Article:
Northern Sky Research

Iran, North Korea and Military SATCOM

Jan 13th, 2012 by Jose Del Rosario   More from this Analyst | Profile

Reports indicate that Iran in the "near future" will start enriching uranium deep inside a mountain to conduct sensitive atomic activities at an underground site for better protection against enemy attacks. The U.S. and Israel are not ruling out strikes against Iran if diplomacy fails to resolve the dispute.



Meanwhile in the Asia Pacific, assessing North Korea's nuclear capability and potential threat under a new leader is causing serious concern around the region. Reports indicate that Pyongyang has enough plutonium to arm about a dozen weapons or may actually already have in its arsenal between six to twelve such weapons.


In its recent report, Government and Military Satellite Communications, 8th Edition, NSR outlined the potential impact of key hotspots in its demand analysis that include North Korea as well as continued developments in the Africa/Middle East.  These hotspots, depending on the level of deteriorating conditions, reflect NSR’s Baseline and Scenario 1 forecasts where a high number of in-service units and thus revenues will be demanded from the commercial satellite industry.



Budget Crunch Effects



The relevant issue that comes to mind is the overarching budget concern in the U.S. and across allied nations where cuts of at least $489 billion in the U.S. Defense Budget over the next 10 years will be implemented. Although minimal in NSR’s view given an annual base spending of close to $700 billion, these cuts may still hamper overall spending for key programs.



In NSR’s view, commercial SATCOM demand will increase throughout 2012 to better assess the nuclear capabilities and potential threat of Iran and North Korea while continuing to engage in Afghanistan and Iraq in order to preserve and build on the success of the past decade.  Given the planned cuts, how then will the U.S. and its allies financially handle four hotspots?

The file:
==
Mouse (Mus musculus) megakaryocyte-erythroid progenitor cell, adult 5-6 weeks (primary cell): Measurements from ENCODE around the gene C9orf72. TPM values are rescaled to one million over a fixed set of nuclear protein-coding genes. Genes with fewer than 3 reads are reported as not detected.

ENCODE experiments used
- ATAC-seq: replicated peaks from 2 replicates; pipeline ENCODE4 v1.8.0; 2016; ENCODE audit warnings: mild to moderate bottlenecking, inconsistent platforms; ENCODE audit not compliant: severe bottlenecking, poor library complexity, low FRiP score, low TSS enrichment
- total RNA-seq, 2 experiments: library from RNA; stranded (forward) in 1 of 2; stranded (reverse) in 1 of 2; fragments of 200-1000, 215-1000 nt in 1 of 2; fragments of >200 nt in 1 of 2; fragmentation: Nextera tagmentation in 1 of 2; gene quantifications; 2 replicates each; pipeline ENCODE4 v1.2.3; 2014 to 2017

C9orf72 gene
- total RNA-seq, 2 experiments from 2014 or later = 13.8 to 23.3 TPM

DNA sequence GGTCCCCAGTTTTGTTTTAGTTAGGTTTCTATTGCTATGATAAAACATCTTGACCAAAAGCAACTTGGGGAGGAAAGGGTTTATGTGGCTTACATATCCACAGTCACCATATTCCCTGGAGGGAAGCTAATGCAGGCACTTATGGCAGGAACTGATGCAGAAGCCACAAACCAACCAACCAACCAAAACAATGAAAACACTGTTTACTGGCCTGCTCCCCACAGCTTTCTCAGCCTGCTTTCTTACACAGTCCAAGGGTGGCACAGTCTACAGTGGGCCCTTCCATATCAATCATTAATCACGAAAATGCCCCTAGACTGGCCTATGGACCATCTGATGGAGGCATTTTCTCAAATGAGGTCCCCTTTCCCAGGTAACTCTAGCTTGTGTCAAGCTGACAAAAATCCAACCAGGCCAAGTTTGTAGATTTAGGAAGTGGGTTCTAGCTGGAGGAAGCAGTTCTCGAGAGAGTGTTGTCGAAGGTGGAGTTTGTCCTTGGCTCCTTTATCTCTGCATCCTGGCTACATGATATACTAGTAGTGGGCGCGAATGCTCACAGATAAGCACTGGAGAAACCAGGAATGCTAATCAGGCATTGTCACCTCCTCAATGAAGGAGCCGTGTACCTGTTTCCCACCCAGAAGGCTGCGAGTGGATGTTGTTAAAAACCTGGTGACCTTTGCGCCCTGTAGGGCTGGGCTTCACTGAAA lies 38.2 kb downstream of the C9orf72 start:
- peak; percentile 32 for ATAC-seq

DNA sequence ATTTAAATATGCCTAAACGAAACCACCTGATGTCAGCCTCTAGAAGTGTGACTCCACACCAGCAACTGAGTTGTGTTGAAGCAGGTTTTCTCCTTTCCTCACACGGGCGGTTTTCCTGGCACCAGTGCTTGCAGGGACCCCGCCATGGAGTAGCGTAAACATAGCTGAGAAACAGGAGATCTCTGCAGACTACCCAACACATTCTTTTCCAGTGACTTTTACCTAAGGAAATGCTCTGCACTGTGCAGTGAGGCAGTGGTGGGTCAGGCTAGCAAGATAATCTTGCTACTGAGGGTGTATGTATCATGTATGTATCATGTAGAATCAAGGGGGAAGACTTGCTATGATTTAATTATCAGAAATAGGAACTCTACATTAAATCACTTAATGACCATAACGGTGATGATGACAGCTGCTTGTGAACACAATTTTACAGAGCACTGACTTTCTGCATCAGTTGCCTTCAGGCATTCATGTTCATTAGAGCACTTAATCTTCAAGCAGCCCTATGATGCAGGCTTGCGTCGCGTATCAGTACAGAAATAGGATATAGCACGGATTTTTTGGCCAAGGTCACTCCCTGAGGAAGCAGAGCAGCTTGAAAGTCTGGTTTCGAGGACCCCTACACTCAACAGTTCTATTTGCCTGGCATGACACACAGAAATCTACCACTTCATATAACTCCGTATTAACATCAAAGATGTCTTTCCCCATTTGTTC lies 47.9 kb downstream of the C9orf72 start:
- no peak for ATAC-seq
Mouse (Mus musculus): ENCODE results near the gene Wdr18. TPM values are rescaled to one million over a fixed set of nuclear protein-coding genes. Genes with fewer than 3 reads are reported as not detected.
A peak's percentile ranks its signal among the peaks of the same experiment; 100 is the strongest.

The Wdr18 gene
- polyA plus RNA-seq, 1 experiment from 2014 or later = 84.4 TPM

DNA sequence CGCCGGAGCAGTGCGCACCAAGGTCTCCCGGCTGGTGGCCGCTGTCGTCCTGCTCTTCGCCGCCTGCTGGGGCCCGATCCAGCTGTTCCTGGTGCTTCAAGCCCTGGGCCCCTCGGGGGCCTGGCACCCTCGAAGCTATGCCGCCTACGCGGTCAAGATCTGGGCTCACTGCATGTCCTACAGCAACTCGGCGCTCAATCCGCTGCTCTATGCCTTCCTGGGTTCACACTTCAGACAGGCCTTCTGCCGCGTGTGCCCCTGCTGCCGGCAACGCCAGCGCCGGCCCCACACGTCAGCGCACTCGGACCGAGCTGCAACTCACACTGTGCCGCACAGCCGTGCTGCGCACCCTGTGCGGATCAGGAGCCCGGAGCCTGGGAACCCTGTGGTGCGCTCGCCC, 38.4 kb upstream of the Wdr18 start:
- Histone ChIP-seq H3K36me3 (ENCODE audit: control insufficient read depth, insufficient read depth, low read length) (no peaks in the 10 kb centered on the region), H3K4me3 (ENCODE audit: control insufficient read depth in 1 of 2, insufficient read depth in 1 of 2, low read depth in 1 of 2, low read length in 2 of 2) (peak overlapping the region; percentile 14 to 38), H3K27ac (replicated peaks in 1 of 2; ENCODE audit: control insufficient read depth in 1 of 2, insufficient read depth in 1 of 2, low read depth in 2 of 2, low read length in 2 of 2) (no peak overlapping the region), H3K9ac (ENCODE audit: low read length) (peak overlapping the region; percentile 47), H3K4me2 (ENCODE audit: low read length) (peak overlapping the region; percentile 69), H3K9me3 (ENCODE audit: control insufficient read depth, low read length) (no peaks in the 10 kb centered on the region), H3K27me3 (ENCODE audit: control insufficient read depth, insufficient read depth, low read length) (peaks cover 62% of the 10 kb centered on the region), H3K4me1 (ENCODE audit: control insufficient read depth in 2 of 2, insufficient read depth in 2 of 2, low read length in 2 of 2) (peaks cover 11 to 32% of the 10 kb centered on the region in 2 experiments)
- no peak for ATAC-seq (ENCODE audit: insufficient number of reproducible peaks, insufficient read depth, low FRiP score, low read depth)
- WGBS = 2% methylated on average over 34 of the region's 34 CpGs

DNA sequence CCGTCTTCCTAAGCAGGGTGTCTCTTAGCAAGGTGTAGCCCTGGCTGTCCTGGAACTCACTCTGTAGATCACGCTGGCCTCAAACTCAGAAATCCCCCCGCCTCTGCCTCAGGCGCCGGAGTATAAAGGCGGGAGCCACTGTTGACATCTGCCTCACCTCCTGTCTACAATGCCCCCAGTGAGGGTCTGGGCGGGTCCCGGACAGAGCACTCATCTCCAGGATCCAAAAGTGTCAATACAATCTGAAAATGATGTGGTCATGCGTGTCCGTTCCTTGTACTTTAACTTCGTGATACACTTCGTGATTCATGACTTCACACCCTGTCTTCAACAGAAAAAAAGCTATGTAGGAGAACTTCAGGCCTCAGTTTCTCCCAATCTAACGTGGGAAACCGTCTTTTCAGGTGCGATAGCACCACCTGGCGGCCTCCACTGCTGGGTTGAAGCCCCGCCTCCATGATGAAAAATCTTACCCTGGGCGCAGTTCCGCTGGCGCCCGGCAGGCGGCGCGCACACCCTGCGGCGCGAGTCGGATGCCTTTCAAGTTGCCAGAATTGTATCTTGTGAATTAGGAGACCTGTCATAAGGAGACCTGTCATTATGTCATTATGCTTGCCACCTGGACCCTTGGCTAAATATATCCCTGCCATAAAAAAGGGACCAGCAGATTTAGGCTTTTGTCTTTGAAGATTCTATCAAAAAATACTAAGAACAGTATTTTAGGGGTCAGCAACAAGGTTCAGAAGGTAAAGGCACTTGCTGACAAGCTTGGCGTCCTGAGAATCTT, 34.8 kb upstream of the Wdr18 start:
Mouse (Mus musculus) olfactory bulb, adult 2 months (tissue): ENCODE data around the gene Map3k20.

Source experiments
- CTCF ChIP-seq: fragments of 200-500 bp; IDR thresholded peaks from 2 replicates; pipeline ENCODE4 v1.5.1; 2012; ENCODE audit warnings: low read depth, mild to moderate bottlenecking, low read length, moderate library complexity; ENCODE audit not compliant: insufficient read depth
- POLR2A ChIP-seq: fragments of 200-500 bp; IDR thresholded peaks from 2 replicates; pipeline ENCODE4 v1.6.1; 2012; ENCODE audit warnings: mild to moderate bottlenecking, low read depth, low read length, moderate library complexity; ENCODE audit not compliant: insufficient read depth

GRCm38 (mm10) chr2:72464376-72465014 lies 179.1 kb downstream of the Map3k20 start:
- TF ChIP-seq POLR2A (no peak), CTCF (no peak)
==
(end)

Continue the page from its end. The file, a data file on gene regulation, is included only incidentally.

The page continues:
In January 2012, the Obama Administration released its new Strategic Defense Doctrine, which calls for a re-orientation of the DoD’s force structure and mission. In NSR’s view, future spending on commercial satellite services will have to increase as part of the Pentagon’s strategy that it will “augment investments in special operations forces, unmanned systems, ISR, space systems, and cyberspace.” As such, spending cuts will have to be accompanied by re-allocation of funds towards cost-effective space programs as one of the key strategies to fit requirements with spending limits.  And here, the commercial satellite industry should stand to benefit from the re-allocation of budgetary items due to cost savings as well as continue to take a large share of services and bandwidth traffic that enable militaries worldwide to achieve a number of concurrent goals.  



Part of the financial challenge is how to support military agencies that are already running 80-90% of traffic on commercial satellites as the escalating bandwidth crunch should lead to higher prices for bandwidth and specialized services. Purely as a function of market forces, i.e. supply and demand, higher cost structures should still be manageable from a military customer’s perspective compared to launching its own internal assets. 

The 

Bottom Line


The North Korea and Iran flashpoints are likely to present increasing demand for key programs, including:

  • Drone missions
  • On-the-ground ISR
    • Handhelds
    • COTP Manpacks
  • BFT and COTM in preparation for supporting Special Forces operations
  • Bulk Leasing for Ku-band, Ka-band , HTS and X-band capacity
  • Private-Public Partnerships (PPP) for quick deployment of space assets to address higher bandwidth requirements

In the aggregate, increasing demand and tightening supply should lead to overall higher positive revenue impact for the commercial SATCOM industry.



Information for this article was extracted from NSR's report Government & Military Satellite Communications, 8th Edition